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The following code gets a pointer to the function 'hello' and prints it:

package main

import "fmt"

type x struct {}
func (self *x) hello2(a int) {}

func hello(a int) {}

func main() {
  f1 := hello
  fmt.Printf("%+v\n", f1)

  // f2 := hello2
  // fmt.Printf("%+v\n", f2)
}

However, if I un-comment the section at the bottom, the compile errors, saying:

> ./junk.go:14: undefined: hello2

So I tried:

  i := &x{}
  f2 := &i.hello2
  fmt.Printf("%+v\n", f2)

...but that errors with:

> ./junk.go:15: method i.hello2 is not an expression, must be called

Ok, so maybe I have to directly refer to original type:

  f2 := x.hello2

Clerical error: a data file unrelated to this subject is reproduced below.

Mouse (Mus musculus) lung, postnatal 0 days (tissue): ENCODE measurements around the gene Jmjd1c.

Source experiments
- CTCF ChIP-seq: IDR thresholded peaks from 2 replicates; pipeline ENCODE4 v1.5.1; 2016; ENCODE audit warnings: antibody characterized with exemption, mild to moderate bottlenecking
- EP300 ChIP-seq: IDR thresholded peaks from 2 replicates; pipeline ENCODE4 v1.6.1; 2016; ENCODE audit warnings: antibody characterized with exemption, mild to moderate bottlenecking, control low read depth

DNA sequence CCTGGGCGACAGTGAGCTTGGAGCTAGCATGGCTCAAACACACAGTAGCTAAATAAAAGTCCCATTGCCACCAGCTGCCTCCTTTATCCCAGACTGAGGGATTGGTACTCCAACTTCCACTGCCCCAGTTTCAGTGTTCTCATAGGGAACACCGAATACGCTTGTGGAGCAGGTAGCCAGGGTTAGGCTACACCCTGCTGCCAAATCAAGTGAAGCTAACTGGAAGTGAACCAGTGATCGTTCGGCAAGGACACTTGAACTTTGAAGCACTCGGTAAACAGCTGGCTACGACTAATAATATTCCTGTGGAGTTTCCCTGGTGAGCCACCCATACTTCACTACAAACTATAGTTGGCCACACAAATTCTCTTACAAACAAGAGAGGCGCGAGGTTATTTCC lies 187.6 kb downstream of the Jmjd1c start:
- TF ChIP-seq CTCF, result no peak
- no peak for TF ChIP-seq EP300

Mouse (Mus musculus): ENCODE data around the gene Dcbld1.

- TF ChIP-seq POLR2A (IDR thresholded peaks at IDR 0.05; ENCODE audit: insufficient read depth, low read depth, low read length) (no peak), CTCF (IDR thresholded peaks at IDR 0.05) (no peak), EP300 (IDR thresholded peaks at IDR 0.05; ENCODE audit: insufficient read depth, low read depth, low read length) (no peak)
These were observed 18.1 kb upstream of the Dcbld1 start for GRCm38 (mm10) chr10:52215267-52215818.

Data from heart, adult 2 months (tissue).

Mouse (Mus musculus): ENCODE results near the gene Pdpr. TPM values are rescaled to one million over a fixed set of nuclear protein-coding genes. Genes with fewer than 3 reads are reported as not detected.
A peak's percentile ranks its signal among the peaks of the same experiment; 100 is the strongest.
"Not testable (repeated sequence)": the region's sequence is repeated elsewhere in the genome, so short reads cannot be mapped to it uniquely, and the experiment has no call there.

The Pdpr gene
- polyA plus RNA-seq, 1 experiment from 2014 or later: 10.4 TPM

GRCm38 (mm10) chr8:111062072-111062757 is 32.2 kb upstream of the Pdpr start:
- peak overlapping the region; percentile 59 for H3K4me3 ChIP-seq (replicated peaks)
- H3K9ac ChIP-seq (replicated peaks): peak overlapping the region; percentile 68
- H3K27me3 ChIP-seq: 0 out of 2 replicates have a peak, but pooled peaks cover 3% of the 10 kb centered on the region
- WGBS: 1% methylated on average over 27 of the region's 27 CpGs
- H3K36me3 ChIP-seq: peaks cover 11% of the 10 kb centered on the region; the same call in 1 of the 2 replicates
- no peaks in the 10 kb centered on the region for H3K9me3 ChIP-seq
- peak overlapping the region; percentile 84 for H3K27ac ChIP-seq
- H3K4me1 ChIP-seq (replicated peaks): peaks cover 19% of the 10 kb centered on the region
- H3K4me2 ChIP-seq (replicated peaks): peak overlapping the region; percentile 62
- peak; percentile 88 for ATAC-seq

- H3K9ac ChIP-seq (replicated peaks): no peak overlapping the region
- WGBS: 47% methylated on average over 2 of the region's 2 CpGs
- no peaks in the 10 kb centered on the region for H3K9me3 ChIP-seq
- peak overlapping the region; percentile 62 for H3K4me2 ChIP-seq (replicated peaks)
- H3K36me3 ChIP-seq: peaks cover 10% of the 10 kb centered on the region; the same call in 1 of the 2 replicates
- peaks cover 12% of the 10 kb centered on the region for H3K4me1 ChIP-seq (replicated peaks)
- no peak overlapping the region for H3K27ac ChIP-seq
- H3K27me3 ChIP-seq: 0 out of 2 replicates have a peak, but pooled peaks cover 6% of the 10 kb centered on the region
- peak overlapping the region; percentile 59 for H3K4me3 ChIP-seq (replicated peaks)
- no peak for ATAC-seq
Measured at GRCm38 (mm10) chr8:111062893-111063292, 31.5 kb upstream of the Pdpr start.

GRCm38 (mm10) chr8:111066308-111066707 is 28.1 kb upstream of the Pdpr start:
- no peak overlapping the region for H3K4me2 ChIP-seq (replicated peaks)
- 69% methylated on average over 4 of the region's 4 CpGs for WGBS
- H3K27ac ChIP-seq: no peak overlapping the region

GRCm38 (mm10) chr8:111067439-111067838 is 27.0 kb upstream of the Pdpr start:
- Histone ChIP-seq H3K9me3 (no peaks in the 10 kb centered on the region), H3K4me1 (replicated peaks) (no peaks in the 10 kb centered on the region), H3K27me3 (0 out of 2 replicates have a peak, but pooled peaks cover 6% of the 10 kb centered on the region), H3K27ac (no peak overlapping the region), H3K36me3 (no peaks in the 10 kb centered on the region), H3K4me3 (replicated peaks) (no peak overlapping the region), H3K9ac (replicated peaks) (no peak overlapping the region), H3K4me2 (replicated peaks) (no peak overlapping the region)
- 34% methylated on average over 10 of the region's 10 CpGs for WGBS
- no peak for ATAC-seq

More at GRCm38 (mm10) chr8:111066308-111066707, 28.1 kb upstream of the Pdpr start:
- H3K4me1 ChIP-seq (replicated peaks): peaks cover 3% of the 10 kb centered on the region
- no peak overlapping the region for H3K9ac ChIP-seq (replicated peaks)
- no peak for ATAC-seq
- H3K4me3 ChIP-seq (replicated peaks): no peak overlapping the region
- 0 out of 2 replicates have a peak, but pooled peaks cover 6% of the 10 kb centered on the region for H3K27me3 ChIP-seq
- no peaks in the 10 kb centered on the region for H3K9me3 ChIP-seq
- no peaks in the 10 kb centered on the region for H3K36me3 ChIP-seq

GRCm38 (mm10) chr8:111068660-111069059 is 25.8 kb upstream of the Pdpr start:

fmt.Printf("%+v\n", f2)

Nope:

> ./junk.go:14: invalid method expression x.hello2 (needs pointer receiver: (*x).hello2)
> ./junk.go:14: x.hello2 undefined (type x has no method hello2)

This sort of works:

  i := &x{}
  f2 := reflect.TypeOf(i).Method(0)
  fmt.Printf("%+v\n", f2)

However, the resutling f2 is a reflect.Method, not a function pointer. :(

What is the appropriate syntax here?

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2 Answers 2

up vote 7 down vote accepted

You can use method expressions, which will return a function that takes the receiver as the first argument.

f2 := (*x).hello2
fmt.Printf("%+v\n", f2)

f2(&x{}, 123)

Otherwise you can just wrap the function call in a function that accepts the x as an argument.

f2 := func(val *x) {
    val.hello2(123)
}

Or that closes over an existing x value.

val := &x{}

f2 := func() {
    val.hello2(123)
}
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Relevant reading on Go function calls and closures: "Go 1.1 Function Calls" by Russ Cox (which covers Go1 in details too).

https://docs.google.com/document/d/1bMwCey-gmqZVTpRax-ESeVuZGmjwbocYs1iHplK-cjo/pub

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